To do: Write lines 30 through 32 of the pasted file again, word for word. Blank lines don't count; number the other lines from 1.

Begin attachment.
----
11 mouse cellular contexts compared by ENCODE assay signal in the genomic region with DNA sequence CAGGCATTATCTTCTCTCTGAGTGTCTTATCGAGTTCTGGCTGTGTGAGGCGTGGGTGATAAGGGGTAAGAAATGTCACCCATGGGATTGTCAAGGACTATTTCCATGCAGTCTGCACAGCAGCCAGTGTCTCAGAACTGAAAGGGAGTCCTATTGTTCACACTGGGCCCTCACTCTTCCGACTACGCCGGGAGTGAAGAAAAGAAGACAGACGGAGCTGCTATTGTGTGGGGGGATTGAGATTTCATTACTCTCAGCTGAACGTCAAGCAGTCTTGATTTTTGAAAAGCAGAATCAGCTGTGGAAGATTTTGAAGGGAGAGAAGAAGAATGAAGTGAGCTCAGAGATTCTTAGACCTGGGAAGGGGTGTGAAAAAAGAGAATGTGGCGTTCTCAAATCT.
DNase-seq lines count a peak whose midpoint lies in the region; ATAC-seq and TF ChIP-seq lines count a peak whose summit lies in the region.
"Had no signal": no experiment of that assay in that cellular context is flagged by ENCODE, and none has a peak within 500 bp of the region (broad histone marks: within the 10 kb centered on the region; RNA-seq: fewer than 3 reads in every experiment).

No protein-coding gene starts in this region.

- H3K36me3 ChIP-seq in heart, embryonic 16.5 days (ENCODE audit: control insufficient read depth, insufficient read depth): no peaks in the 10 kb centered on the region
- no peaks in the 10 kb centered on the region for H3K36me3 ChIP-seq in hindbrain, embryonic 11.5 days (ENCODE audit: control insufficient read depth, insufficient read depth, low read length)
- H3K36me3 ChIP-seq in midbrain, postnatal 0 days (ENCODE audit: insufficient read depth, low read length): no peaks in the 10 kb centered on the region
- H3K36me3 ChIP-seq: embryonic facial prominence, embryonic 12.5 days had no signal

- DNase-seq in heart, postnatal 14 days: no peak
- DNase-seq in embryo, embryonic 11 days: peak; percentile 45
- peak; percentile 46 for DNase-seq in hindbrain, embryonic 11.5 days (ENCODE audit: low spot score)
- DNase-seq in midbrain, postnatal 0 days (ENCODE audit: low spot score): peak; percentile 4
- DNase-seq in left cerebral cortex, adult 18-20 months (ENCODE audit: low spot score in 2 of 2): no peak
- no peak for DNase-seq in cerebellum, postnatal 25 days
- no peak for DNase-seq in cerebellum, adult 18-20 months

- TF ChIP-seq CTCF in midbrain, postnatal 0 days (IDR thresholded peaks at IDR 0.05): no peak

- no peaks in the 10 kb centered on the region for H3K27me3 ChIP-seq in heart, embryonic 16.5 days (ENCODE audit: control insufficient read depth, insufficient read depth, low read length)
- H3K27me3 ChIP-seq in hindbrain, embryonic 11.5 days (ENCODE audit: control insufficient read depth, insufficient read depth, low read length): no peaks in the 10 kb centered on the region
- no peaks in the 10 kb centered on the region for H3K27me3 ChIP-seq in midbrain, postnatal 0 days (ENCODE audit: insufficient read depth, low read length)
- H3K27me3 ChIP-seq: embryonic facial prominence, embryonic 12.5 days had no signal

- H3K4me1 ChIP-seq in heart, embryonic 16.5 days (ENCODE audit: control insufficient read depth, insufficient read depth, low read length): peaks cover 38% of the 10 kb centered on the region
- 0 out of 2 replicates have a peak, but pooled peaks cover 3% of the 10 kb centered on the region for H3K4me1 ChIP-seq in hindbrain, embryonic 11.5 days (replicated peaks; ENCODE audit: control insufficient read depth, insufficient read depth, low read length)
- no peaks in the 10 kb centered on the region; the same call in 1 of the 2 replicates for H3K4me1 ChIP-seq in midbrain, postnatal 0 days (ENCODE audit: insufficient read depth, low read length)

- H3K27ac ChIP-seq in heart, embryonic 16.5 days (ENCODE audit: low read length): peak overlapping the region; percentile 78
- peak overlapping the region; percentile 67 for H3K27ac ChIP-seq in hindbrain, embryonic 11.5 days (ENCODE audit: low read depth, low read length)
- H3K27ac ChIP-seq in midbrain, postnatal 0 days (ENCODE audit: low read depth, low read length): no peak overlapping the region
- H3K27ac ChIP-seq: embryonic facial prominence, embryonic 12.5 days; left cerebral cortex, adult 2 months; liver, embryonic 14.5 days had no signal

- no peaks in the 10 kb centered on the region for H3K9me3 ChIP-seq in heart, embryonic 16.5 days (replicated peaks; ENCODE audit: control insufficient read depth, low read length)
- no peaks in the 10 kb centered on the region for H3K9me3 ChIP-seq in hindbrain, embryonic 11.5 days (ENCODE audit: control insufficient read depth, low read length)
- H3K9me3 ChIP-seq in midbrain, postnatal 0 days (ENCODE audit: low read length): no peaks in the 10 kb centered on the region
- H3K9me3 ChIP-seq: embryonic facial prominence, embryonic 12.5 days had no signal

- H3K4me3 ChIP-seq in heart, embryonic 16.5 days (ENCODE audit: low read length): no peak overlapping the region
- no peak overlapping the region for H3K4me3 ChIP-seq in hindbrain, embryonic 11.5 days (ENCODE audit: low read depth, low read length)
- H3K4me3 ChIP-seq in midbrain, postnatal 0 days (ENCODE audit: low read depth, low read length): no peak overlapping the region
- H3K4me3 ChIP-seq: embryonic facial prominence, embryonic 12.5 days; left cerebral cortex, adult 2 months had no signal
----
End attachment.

- H3K9me3 ChIP-seq in midbrain, postnatal 0 days (ENCODE audit: low read length): no peaks in the 10 kb centered on the region
- H3K9me3 ChIP-seq: embryonic facial prominence, embryonic 12.5 days had no signal

- H3K4me3 ChIP-seq in heart, embryonic 16.5 days (ENCODE audit: low read length): no peak overlapping the region